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Morocco: “I'm a 9 Per Cent!”

The Moroccan government's decision to block from circulation the August issues of two prominent magazines, Telquel and Nichane, seems to have set the Moroccan blogosphere ablaze. Both publications were about to disclose the result of a poll conducted in collaboration with the French daily Le Monde, in which ordinary Moroccans were asked to give their assessment of 10 years of their monarch's rule. The poll, intended to be the first public approval survey on record of a Moroccan king by his own subjects, has revealed, according to Ahmed Reda Benchemsi [Fr], the director of both publications, “that 91 percent of Moroccans who were interviewed say that the performance of the reign of King Mohammed VI is positive or very positive.” (Source: AFP). Yet, the Moroccan authorities appear keen to clamp down on any form of disclosure of the poll's results as lucidly expressed by the government's spokesman Khalid Naciri, who declared that “[t]he monarchy in Morocco cannot be the object of debate even through a poll.”

Moroccan microbloggers were quick to react to the move, mostly disapproving their government's action.

9pctwittergroup

9pcmaroc2

- annouss: Let's launch the 9% movement… Change your profile picture. Join the 9 per-cents.

Now, a growing movement of online protesters seems to be gathering steam, symbolically prompted by the “I'm a 9%” logo created by Anas Alaoui in reference to the “minority” of Moroccans who, according to the banned poll, disapproved or negatively judged the first decade in power of Mohammed VI. A hashtag page on Twitter called #9pcMaroc was swiftly created with microbloggers adopting the “I'm a 9%” epithet in a clear sign of protest against the magazines being taken off the stands. Bloggers are reportedly also working on setting up a Facebook group hoping to expand the movement.

I Am a 9%

I Am a 9%

Mehdi, blogging on Satwiker links to a video of an interview with the magazines’ director Benchemsi, aired on French news TV channel France 24, in which the journalist expresses [Ar] in disbelief his disapproval of the ban explaining that the publications didn't break the law and didn't cross the red lines.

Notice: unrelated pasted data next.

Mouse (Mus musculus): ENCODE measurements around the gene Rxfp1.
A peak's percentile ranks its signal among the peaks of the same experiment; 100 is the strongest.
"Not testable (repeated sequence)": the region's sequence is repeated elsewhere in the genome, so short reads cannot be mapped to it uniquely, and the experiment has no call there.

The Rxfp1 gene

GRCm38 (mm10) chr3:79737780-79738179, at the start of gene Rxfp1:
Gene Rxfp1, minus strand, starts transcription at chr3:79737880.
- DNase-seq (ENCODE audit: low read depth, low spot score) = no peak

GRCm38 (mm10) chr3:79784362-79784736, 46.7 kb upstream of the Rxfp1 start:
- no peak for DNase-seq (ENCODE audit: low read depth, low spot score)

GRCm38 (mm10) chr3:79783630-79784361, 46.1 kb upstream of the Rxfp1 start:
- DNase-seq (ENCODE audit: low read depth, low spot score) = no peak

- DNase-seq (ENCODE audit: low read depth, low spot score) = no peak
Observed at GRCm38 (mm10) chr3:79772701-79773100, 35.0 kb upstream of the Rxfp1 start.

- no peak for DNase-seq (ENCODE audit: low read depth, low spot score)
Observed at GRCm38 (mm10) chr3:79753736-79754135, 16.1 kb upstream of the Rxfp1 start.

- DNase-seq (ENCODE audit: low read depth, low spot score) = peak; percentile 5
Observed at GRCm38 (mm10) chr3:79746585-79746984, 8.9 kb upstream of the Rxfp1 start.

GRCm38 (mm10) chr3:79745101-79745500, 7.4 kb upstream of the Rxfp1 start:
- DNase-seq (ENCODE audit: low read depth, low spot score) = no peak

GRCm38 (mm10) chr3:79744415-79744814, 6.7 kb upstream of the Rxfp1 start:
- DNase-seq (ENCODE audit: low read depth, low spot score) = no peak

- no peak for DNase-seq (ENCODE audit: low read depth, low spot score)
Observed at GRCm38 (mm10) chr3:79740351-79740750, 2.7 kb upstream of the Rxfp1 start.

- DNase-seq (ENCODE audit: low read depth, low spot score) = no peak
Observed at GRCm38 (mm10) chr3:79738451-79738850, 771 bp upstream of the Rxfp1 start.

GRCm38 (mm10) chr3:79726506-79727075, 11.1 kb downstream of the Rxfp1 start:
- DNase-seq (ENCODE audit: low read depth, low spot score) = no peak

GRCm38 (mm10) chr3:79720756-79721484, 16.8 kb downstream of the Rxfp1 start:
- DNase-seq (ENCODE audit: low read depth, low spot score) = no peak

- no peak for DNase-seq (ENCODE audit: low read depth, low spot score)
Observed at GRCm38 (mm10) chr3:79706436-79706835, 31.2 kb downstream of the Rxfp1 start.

Fatima (La Marocaine) blogging on Agora deplores [Fr] the censorship. She writes:

A l’ère des nouvelles technologies, il faudra que nos dignitaires se rendent à l’évidence que ce genre d’action revient à chercher à cacher le soleil par la paume de la main. Sans oublier que l’info a déjà fait le tour du monde. Comme on dit chez nous » kaye fye9o l’7m9 bederribe l’7jerre» !!! Ce qui aurait pu passer pour une info banale devient une affaire.

In an era of new technologies our dignitaries must understand that such actions are tantamount to trying to hide the sun with the palm of the hand. Not to mention that the news has already spread around the world […] What could have predictably been considered a trivial matter, has now become an affair.

Ibn Kafka [Fr] concludes:

Pour résumer: il existe au Maroc une autorité constitutionnelle ayant une suprématie tant sur l’exécutif qu’indirectement sur le législatif et le judiciaire, dont les actes juridiques ne peuvent en aucun [cas] être attaqués devant les tribunaux marocains, et qui assure la commanderie des croyants (musulmans), et dont le bilan ne peut faire l’objet d’une appréciation publique.

To summarize: there is a constitutional authority in Morocco with supremacy over both the executive, -indirectly- the legislative and the judiciary, whose acts, in legal terms, can never be attacked before a Moroccan court, which ensures the role of commander of the believers (Muslims that is) and whose record may not be assessed by the public.

It is believed that Le Monde will be publishing the poll next Tuesday. But the Moroccan authorities have already made it clear: “If Le Monde publishes this poll, it will not be able to be sold in Morocco. It's a question of consistency,” said the government spokesman.

Both Nichane and Telquel were last seized back in 2007 when editorials in Arabic and French were deemed by the authorities “libelous against the sacred person of the king.” Director Benchemsi was the author of the editorials and is still prosecuted to this day.

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